DW: Yes. So this case won at the trial level, the DOJ appealed the asylum grant, and the Board of Immigration Appeals agreed with the government and reversed the asylum gratnt, we appealed that decision to the Eleventh Circuit. You can actually go to the American Immigration Lawyers Association website and see our brief under the 11th Circuit Tab, the case is Doe v. Sessions and the citation is 17-0184. And that will just provide more detail and a deeper issue explanation if you want it. It's a very complex legal issue.
But the facts that are uhm and just a warning that sexual violence is a big issue in this case there is violence and sexual violence in the facts here. But what happened is a young woman, she’s Jane Doe for this appeal, she’s from El Salvador she went with her boyfriend to visit his father. His father was a member of a group advocating for the elimination of corruption in law enforcement in their city. When she was visiting an armed group of gunmen broke into the home and murdered the father and son in front of Jane Doe. Jane Doe was sexually assaulted and then told that even if she tried to contact the police they wouldn’t help her, that she couldn’t tell anyone or she would be killed and that if she tried to go to the police or tell anyone they would know. She then fled back to her mother’s where she lived a few hours away, and she contacted the police there. About a month later, two of the gunmen who Jane Doe recognized as her attackers knocked on her mother’s door claiming to be her cousins. They then started staying in the building next door to Jane’s and were constantly watching and outside of her mother’s home and two times she saw them outside of her mother’s home brandishing weapons. Jane then fled to the United States for asylum protection because she was very clearly afraid for her life.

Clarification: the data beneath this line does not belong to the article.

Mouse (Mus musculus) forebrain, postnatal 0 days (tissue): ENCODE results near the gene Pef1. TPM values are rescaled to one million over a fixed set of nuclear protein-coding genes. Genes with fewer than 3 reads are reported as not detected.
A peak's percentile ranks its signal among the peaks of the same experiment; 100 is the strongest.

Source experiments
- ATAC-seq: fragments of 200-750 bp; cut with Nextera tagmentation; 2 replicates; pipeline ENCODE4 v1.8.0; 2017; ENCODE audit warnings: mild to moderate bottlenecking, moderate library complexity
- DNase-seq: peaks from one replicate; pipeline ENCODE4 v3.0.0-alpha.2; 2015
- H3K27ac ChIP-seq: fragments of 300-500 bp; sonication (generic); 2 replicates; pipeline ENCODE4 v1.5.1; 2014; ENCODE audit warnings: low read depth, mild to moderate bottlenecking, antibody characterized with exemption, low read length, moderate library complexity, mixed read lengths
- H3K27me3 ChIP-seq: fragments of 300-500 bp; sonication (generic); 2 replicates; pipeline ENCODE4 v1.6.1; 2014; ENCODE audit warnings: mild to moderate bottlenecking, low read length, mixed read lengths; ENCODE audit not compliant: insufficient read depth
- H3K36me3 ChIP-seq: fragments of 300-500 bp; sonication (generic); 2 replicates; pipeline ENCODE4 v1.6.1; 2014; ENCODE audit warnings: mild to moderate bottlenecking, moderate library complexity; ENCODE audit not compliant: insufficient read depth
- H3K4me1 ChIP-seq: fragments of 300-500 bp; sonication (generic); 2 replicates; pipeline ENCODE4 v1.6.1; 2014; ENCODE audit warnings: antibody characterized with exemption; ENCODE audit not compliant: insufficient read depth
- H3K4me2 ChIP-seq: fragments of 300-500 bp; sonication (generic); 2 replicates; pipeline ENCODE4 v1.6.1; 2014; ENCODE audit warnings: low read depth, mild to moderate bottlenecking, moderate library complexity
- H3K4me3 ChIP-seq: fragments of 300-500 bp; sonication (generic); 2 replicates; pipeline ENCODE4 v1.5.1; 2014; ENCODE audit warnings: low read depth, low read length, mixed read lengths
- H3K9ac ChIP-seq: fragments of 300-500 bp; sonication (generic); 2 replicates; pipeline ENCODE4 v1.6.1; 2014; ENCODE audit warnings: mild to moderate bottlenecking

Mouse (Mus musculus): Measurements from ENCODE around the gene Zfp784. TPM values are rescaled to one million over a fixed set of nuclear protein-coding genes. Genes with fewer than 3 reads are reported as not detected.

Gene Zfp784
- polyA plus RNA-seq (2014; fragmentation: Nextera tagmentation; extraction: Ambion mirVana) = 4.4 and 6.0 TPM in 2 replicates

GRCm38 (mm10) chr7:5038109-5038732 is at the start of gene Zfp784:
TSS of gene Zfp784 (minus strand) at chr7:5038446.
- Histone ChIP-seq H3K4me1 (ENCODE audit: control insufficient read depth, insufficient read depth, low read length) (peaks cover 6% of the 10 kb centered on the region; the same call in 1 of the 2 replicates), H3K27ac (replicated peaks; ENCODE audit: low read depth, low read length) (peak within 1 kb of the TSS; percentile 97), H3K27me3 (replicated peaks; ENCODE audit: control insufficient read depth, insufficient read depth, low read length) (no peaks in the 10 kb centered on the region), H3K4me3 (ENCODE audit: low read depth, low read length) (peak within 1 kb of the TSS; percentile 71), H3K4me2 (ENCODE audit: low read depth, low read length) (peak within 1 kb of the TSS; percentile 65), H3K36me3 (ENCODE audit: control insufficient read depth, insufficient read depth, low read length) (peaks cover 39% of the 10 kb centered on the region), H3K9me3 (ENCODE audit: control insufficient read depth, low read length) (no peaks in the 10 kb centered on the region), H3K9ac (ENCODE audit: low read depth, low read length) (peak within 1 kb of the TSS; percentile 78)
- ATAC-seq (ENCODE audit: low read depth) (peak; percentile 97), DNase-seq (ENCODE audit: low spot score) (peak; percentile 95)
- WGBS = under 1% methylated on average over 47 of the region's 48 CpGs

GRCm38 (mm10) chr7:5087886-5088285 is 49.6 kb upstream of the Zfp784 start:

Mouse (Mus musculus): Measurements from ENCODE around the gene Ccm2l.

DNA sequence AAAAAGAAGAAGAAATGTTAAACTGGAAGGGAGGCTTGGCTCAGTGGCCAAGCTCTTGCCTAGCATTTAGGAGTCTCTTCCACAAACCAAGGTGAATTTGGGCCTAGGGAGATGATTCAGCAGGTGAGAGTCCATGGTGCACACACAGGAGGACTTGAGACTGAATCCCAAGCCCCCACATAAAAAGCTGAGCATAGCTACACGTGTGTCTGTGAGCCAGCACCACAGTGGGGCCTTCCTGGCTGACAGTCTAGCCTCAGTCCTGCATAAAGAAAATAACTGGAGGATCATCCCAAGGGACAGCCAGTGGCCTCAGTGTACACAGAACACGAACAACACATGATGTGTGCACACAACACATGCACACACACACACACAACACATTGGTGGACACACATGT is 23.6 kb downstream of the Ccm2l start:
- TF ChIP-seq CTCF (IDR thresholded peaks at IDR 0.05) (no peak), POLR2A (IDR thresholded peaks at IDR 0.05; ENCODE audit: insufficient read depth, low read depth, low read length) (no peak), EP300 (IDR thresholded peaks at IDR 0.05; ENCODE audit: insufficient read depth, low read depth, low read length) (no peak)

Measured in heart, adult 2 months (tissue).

MALANEY: I got chills the first time I heard DW tell me what happened in this case, but the thing that is really scary and terrifying is actually the argument the Department advanced on appeal against a grant of asylum for this woman.
DW: Here is my kid gloves version of the rule for an asylum claim to be successful you need to show that the applicant suffered past persecution which is persistent harm, on account of religion, race, political opinion, nationality, or membership in a particular social group. And then you must show a credible fear of future persecution. Please note, sex is not a ground.